This trip started normal enough. It was mostly sunny at first and windy, but we didn’t feel the wind below the banks, and especially in the tree-lined sections of Zipprer Canal. Lake Rosalie was another story. By then, the wind was seventeen to twenty-four knots out of the southwest, which means its fetch was essentially the whole length of the lake. As we entered the lake we were paddling directly into waves of at least 1½ feet. We were paddling full speed ahead and Nancy was really getting pounded riding up (and down) in the bow. (Where I came from, you’d have to pay at least a quarter to get this much excitement). It was Nancy’s understanding that we should be hugging the shoreline where it would be flatter, a misconception apparently held by many people. It is only flatter near the windward shore, where there is no fetch, or distance the wind has blown over the water to build up the waves. On the leeward (away from the wind) side where we were, there is no relief; the waves are as high as they are going to get.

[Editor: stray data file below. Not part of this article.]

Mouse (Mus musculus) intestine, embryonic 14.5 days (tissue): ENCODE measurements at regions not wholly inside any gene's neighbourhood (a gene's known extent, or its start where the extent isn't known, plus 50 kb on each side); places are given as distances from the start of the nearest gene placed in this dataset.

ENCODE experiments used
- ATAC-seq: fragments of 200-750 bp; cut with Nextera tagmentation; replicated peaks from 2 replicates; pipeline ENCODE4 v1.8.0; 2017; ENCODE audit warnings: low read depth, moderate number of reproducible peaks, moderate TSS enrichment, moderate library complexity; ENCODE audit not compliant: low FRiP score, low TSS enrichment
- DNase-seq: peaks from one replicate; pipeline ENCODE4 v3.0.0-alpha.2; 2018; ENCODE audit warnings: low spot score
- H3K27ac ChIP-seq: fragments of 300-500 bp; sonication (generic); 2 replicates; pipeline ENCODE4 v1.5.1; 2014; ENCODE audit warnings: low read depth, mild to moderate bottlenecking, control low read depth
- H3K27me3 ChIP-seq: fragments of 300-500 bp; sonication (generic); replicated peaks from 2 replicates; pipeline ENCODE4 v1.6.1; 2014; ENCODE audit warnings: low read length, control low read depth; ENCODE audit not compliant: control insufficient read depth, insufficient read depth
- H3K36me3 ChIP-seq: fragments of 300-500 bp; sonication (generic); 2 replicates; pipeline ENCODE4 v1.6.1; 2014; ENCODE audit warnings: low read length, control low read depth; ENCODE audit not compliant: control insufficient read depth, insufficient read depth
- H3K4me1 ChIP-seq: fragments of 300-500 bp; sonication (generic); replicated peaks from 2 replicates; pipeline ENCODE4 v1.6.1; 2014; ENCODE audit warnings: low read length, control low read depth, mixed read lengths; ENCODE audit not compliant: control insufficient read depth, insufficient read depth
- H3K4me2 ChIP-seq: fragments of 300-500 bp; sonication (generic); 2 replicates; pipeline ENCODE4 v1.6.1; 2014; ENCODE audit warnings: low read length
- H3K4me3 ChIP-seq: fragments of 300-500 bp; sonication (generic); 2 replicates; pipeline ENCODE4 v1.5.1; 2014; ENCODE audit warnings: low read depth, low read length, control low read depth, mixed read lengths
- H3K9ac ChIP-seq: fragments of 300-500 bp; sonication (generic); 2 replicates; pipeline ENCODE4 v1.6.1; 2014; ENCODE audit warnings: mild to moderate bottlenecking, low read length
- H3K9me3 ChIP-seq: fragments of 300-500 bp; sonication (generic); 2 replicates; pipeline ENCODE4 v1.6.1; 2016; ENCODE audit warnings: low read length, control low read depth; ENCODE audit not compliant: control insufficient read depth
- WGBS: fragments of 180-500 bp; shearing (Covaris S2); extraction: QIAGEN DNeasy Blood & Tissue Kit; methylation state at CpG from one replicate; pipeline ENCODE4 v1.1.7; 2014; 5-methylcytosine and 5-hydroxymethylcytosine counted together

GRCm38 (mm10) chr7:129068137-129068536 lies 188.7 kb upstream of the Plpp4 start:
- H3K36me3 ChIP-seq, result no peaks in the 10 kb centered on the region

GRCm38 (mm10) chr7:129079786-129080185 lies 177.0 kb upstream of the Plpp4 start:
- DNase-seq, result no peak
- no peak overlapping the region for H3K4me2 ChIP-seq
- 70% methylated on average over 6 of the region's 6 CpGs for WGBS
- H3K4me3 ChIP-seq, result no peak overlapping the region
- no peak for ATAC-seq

Whether in the front or the back, a straight stroke along the side of the canoe will tend to turn the canoe away from that side. Normally, the two paddlers would be stroking on opposite sides of the canoe – one on port and one on starboard (right as you face forward) to cancel out their individual turning forces. You should change sides on a regular, but not too frequent basis. When one needs to change sides, they call out so both paddlers change sides together. The weaker paddler (or the photographer if they are not the same person) would usually be in the bow. The stern paddler is normally responsible for course corrections and casual maneuvering. S/he does this by adding a little side flip or “J” to their stroke as necessary. If the strength of the paddlers is the same, few “J”s would be necessary. In other circumstances, they may be required on every stroke. Tight curves, as found in many creeks in Florida (like the two mentioned below, for example), require turning effort from both paddlers. Nancy taught canoeing in her previous day-job. She knows more strokes than I do and is very good.